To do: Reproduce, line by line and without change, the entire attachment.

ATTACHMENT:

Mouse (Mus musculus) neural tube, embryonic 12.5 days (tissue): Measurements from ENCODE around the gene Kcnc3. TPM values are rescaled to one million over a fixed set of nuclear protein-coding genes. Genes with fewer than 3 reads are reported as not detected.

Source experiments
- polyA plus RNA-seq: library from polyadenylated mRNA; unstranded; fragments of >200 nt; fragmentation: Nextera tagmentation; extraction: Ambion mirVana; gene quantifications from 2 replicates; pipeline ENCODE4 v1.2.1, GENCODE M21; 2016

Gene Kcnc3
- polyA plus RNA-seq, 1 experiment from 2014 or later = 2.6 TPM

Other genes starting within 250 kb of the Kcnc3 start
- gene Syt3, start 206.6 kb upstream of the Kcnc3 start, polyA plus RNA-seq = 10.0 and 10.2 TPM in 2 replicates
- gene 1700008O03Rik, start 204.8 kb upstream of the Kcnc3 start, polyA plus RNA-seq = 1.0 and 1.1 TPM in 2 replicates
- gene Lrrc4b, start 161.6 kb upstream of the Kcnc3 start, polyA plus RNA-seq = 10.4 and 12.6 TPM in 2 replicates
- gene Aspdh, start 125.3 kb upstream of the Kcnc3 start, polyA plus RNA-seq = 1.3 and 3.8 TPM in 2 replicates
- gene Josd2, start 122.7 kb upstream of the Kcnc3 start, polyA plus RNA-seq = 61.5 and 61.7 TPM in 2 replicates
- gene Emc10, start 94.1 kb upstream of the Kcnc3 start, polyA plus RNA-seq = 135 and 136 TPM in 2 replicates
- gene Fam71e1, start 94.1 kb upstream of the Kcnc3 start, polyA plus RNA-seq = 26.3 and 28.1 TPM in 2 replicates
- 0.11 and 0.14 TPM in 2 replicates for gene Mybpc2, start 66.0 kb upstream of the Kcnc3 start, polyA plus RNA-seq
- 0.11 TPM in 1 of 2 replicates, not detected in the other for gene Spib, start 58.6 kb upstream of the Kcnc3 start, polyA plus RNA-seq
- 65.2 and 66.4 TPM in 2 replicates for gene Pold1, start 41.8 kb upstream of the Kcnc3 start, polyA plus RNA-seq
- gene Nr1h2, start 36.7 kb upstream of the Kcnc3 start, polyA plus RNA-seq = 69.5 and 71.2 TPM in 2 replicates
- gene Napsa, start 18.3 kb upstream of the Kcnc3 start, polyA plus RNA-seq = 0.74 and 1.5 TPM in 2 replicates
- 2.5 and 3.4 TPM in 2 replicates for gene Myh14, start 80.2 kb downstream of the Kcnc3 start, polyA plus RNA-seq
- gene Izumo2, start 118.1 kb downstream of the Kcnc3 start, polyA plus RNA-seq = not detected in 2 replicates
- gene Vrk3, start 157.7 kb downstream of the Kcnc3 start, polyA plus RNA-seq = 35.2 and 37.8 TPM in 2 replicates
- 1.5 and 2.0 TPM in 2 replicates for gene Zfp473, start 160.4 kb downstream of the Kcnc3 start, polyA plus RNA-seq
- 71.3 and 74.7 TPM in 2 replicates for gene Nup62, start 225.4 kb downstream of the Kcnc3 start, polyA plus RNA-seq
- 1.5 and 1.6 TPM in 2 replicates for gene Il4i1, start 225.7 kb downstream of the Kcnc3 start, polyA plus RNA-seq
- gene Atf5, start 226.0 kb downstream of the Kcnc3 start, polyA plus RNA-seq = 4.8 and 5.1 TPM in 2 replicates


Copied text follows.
Mouse (Mus musculus) neural tube, embryonic 12.5 days (tissue): Measurements from ENCODE around the gene Kcnc3. TPM values are rescaled to one million over a fixed set of nuclear protein-coding genes. Genes with fewer than 3 reads are reported as not detected.

Source experiments
- polyA plus RNA-seq: library from polyadenylated mRNA; unstranded; fragments of >200 nt; fragmentation: Nextera tagmentation; extraction: Ambion mirVana; gene quantifications from 2 replicates; pipeline ENCODE4 v1.2.1, GENCODE M21; 2016

Gene Kcnc3
- polyA plus RNA-seq, 1 experiment from 2014 or later = 2.6 TPM

Other genes starting within 250 kb of the Kcnc3 start
- gene Syt3, start 206.6 kb upstream of the Kcnc3 start, polyA plus RNA-seq = 10.0 and 10.2 TPM in 2 replicates
- gene 1700008O03Rik, start 204.8 kb upstream of the Kcnc3 start, polyA plus RNA-seq = 1.0 and 1.1 TPM in 2 replicates
- gene Lrrc4b, start 161.6 kb upstream of the Kcnc3 start, polyA plus RNA-seq = 10.4 and 12.6 TPM in 2 replicates
- gene Aspdh, start 125.3 kb upstream of the Kcnc3 start, polyA plus RNA-seq = 1.3 and 3.8 TPM in 2 replicates
- gene Josd2, start 122.7 kb upstream of the Kcnc3 start, polyA plus RNA-seq = 61.5 and 61.7 TPM in 2 replicates
- gene Emc10, start 94.1 kb upstream of the Kcnc3 start, polyA plus RNA-seq = 135 and 136 TPM in 2 replicates
- gene Fam71e1, start 94.1 kb upstream of the Kcnc3 start, polyA plus RNA-seq = 26.3 and 28.1 TPM in 2 replicates
- 0.11 and 0.14 TPM in 2 replicates for gene Mybpc2, start 66.0 kb upstream of the Kcnc3 start, polyA plus RNA-seq
- 0.11 TPM in 1 of 2 replicates, not detected in the other for gene Spib, start 58.6 kb upstream of the Kcnc3 start, polyA plus RNA-seq
- 65.2 and 66.4 TPM in 2 replicates for gene Pold1, start 41.8 kb upstream of the Kcnc3 start, polyA plus RNA-seq
- gene Nr1h2, start 36.7 kb upstream of the Kcnc3 start, polyA plus RNA-seq = 69.5 and 71.2 TPM in 2 replicates
- gene Napsa, start 18.3 kb upstream of the Kcnc3 start, polyA plus RNA-seq = 0.74 and 1.5 TPM in 2 replicates
- 2.5 and 3.4 TPM in 2 replicates for gene Myh14, start 80.2 kb downstream of the Kcnc3 start, polyA plus RNA-seq
- gene Izumo2, start 118.1 kb downstream of the Kcnc3 start, polyA plus RNA-seq = not detected in 2 replicates
- gene Vrk3, start 157.7 kb downstream of the Kcnc3 start, polyA plus RNA-seq = 35.2 and 37.8 TPM in 2 replicates
- 1.5 and 2.0 TPM in 2 replicates for gene Zfp473, start 160.4 kb downstream of the Kcnc3 start, polyA plus RNA-seq
- 71.3 and 74.7 TPM in 2 replicates for gene Nup62, start 225.4 kb downstream of the Kcnc3 start, polyA plus RNA-seq
- 1.5 and 1.6 TPM in 2 replicates for gene Il4i1, start 225.7 kb downstream of the Kcnc3 start, polyA plus RNA-seq
- gene Atf5, start 226.0 kb downstream of the Kcnc3 start, polyA plus RNA-seq = 4.8 and 5.1 TPM in 2 replicates